XVIII Encontro Brasileiro de Topologia (EBT 2012)
• Sankaran, P.
"An introduction to geometric group theory" (elementary) [course note]
(Institute of Mathematical Sciences, Chennai, India)
• Abstract: In these introductory lectures aimed at graduate students (at elementary level), the following topics are proposed to be covered in each lecture:

Lectures 1 & 2. Introduction to coarse geometry. Word metric on a group and quasi- isometry equivalence of a group and its Cayley graph. Examples.

Lecture 3. Group actions; Efromovich-Svarc-Milnor theorem; examples.

Lecture 4. Some quasi-invariants of groups such as ends, growth, etc. Emphasis will be more on conveying the ideas and doing examples rather than providing detailed proofs.

• Hillman, J. A.
"Poincaré duality in low dimensions" [course note]
(University of Sydney - Australia)
• Abstract: The goal of this course is to show how Poincaré duality imposes contraints on and interactions between the two most basic invariants of algebraic topology, namely, the Euler characteristic $\chi(M)$ and the fundamental group $\pi_1(M)$, for manifolds $M$ of dimension 3 or 4. (In lower dimensions these invariants determine each other, while in higher dimensions they are decoupled.)

Outline: In the first lecture we shall define the equivariant chain complex $C_∗ (\tilde X)$ of the universal cover of a finite cell complex $X$, and then define homology and cohomology of $X$ with coefficients in a $\mathbb{Z}[\pi_1 (X)]$-module. We then define Poin caré duality for a smooth manifold $M$ in terms of a chain homotopy equivalence e of chain complexes over $\mathbb{Z}[\pi_1 (M )]$. (We shall not need to know how the chain homotopy equivalence arises.)

In the second lecture we shall consider orientable $PD_3$-complexes. Turaév showed that such complexes have essentially unique factorizations into indecomposables, and Crisp later showed that indecomposable $PD_3$-complexes other than $S^1 \times S^2$ are either aspherical or have virtually free fundamental group. There are examples of the latter type which are not homotopy equivalent to 3-manifolds, but the corresponding question in the aspherical case is a major open problem.

In the third and fourth lectures we move to dimension 4. We recall that every finitely presentable group $\pi$ is the fundamental group of some orientable 4-manifold $M$, and simple estimates show that $\chi(M )$ is bounded below in terms of the Betti numbers of $\pi$. We shall focus on manifolds with group $\pi$ and minimal possible $\chi$. In particular, we shall give a criterion for a closed 4-manifold to be aspherical. If $\pi$ is free or is a surface group, such minimal 4-manifolds are familiar spaces. If time permits, we shall outline how these ideas lead to characterizations up to homotopy equivalence (or better) for most geometric 4-manifolds.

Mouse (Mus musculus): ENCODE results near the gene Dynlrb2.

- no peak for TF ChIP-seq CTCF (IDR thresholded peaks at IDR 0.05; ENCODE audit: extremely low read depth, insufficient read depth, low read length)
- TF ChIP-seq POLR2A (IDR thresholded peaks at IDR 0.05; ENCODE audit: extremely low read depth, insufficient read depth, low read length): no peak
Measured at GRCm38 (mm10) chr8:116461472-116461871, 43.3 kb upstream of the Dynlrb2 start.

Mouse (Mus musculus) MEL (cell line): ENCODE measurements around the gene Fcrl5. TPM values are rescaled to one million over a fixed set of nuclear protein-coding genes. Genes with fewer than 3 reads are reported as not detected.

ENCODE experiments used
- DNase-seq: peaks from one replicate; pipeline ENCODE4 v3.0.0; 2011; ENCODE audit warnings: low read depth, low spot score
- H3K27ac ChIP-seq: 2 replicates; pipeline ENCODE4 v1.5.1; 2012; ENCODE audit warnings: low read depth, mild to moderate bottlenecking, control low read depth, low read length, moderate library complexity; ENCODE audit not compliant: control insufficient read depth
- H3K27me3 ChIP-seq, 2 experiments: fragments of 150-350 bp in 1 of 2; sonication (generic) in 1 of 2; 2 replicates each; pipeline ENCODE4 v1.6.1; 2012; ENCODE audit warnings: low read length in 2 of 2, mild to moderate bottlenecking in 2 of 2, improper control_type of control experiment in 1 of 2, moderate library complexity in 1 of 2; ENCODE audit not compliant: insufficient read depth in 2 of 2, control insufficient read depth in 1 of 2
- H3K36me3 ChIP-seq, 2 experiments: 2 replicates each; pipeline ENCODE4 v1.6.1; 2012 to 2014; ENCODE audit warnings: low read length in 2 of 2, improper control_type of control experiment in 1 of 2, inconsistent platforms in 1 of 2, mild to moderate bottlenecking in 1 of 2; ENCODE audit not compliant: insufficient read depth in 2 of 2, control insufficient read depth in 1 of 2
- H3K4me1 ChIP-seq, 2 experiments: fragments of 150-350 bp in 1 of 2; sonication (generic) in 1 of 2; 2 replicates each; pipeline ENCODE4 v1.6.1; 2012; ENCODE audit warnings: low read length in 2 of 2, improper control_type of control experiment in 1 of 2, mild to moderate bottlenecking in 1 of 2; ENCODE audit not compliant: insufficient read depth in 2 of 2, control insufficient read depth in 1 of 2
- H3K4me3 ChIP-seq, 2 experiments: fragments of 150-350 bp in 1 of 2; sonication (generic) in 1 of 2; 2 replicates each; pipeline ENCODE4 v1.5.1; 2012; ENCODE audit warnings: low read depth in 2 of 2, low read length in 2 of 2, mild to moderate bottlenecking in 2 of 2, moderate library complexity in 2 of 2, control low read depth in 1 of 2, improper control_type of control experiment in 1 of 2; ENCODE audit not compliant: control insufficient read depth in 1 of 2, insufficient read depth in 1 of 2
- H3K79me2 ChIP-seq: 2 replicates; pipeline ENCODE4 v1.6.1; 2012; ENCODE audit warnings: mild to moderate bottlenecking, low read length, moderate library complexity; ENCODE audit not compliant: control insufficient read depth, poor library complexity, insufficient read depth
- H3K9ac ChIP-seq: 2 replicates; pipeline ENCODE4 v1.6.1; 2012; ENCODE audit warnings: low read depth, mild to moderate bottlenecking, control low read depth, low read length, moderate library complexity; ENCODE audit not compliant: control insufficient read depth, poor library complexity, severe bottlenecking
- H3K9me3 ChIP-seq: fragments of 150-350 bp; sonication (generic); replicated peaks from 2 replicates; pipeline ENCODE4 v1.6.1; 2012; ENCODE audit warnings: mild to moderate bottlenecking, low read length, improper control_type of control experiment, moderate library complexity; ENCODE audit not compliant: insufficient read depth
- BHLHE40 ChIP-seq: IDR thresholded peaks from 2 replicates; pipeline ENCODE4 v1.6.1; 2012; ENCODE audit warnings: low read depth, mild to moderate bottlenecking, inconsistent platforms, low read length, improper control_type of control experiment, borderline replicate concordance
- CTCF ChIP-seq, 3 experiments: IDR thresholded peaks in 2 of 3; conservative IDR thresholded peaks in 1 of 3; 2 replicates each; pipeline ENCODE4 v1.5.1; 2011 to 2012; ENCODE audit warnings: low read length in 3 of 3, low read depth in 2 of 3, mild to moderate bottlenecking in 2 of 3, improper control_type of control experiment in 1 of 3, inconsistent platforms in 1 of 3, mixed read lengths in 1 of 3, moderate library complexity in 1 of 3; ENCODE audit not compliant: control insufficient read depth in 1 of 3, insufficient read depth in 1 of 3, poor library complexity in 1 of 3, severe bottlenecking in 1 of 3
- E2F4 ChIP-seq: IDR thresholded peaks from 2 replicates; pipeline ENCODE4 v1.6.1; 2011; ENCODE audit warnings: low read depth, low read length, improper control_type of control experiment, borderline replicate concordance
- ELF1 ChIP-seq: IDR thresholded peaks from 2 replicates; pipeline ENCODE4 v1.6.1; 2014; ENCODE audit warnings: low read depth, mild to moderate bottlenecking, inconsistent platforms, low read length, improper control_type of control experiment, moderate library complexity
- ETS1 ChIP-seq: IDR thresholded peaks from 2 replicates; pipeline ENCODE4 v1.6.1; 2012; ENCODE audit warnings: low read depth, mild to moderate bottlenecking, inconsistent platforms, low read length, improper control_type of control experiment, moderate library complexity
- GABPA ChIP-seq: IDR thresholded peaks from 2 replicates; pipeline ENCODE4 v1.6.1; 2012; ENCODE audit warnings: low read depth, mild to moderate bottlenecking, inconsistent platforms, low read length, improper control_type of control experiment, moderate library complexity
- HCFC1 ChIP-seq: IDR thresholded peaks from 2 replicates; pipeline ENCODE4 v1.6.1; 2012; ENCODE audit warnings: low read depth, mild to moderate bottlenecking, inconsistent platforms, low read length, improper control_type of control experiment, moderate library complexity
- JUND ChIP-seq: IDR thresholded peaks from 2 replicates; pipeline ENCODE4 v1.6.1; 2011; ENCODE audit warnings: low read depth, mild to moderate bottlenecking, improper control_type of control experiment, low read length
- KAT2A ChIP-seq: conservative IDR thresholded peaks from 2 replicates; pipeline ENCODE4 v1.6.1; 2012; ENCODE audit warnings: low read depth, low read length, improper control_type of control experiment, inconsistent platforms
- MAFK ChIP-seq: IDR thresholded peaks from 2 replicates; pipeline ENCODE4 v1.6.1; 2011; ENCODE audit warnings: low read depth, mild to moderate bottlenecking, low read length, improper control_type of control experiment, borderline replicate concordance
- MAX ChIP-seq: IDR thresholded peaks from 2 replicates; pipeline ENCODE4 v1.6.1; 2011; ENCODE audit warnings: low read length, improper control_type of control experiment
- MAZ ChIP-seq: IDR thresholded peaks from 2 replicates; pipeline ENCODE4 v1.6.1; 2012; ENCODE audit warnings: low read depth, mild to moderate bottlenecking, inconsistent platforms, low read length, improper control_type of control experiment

Background: The assumed background for participants in this course corresponds to a first course in algebraic topology: fundamental group and covering spaces, and some homology or homological algebra. In the final lecture we may use some more sophisticated algebraic topology. We shall concentrate on the essential points and key examples, and pass lightly over some details.

• Cohen, Fred
"An introduction to configuration spaces and their applications" [slides]
(University of Rochester - USA)
• Abstract: The main subject of these lectures are the structure and applications of configurations spaces of ordered q-tuples of distinct points in a space $M$ denoted $$Conf (M, q) = \{(m_1 , \ldots , m_q )~|~m_i \neq m_j \text{ if } i \neq j\}.$$ These spaces have been the subject of intense applications in many areas which trace back to Ptolemy as well as Gauss. These lectures will give definitions, together with elementary as well as more sophisticated properties for classical configuration spaces.

1. The initial setting of classical applications to collisions/non-collisions, Borsuk-Ulam Theorem, and coincidence points will be an introduction. Further versions of collisions, non-collisions and coincidences such as Borromean braids and links are given as well as how these structures provide a disguise for classical homotopy groups.

2.Geometric and algebraic invariants given by cohomology rings, homotopy groups as well as Pontrjagin rings of pointed loop spaces will be developed. These were first encountered by Ptolemy in construction of epicycles while trying to describe motions of planetary objects. These epicycles in turn give rise to 'tautologous cohomology classes' present in the cohomology of configuration spaces for 'most' manifolds.

3. Basic geometric properties such as fibration sequences, cofibration sequences, Thom spaces, and the cohomology of configuration spaces will be developed. Cohomology algebras will be given in many cases with some examples given by $M = N \times \mathbb{R}$. Some of the natural connections to classical representation theory and early work of P. Hall, and E. Witt will be described. Further connections to early work of Milnor as well as work of Toshitake Kohno on Vassiliev invariants will be described.

4. Stable decompositions of these and similar spaces together with some natural applications to other spaces such as spaces of packings will be developed. Some examples with configuration spaces having simple singularities will be given.